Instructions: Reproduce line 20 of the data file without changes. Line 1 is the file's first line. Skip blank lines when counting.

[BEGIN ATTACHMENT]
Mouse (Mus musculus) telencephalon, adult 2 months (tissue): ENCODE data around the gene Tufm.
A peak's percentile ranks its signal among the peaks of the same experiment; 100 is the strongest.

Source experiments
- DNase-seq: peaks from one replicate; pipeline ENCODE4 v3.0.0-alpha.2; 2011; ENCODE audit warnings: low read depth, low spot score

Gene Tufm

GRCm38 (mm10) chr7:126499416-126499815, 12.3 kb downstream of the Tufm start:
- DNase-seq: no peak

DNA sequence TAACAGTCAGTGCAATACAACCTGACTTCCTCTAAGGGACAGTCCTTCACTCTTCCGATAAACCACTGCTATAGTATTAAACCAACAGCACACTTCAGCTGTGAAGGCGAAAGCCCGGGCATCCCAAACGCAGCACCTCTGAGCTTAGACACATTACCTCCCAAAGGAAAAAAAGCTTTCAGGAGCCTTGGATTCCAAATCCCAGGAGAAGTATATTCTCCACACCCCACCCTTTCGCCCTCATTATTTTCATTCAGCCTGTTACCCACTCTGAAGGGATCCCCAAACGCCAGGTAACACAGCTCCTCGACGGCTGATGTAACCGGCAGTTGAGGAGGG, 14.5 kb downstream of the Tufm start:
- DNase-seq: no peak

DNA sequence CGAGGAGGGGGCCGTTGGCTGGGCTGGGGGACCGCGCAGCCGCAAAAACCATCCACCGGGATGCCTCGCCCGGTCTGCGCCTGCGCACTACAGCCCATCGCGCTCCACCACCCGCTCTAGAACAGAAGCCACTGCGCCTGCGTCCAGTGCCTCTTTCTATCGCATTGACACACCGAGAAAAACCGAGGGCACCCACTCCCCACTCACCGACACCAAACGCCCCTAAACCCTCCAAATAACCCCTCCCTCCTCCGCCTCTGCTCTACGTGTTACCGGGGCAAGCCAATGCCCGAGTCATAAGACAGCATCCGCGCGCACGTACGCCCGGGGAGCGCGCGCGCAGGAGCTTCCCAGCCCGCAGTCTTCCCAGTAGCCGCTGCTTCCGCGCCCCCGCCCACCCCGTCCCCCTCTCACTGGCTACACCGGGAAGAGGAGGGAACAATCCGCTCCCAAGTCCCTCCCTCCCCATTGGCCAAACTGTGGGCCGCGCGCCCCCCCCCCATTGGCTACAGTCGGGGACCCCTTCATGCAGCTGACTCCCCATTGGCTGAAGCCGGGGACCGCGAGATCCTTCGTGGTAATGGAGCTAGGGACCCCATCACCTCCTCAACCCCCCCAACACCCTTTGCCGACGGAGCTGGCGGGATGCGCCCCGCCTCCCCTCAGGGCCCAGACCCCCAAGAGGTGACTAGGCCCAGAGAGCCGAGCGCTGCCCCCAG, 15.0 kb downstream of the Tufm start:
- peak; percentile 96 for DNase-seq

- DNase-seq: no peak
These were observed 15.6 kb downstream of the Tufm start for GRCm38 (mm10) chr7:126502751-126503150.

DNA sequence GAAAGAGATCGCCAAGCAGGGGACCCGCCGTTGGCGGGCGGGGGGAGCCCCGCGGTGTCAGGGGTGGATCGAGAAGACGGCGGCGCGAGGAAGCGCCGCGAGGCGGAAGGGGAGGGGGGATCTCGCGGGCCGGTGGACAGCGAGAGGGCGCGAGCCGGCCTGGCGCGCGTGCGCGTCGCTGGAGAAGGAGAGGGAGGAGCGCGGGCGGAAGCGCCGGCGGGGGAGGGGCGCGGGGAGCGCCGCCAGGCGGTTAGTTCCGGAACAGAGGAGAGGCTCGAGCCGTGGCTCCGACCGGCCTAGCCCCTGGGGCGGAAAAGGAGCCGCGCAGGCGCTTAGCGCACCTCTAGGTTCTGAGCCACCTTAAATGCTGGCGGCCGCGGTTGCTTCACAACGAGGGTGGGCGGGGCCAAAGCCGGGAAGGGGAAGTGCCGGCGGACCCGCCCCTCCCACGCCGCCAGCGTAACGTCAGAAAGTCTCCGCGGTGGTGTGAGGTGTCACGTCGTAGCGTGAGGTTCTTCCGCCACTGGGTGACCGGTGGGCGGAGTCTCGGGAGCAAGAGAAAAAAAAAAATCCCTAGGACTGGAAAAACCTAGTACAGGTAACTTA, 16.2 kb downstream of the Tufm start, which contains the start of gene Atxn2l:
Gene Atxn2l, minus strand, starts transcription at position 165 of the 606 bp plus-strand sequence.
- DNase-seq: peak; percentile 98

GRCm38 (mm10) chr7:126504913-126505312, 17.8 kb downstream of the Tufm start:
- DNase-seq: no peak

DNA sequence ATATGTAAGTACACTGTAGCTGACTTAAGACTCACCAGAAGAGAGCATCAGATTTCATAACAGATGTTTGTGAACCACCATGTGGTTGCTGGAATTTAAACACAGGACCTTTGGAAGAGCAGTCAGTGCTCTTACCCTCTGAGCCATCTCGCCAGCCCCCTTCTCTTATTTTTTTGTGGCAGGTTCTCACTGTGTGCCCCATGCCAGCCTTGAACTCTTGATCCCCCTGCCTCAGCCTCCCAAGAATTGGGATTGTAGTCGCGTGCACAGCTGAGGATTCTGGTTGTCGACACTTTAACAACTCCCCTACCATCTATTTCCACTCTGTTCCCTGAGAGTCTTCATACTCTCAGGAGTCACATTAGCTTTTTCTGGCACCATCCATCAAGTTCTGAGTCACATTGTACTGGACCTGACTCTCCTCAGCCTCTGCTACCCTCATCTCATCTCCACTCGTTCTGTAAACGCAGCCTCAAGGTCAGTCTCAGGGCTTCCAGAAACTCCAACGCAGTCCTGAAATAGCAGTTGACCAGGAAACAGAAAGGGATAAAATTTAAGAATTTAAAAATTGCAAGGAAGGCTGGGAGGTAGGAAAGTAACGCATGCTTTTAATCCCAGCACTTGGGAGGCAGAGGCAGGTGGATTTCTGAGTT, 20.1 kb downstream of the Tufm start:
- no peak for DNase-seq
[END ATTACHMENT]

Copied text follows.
- no peak for DNase-seq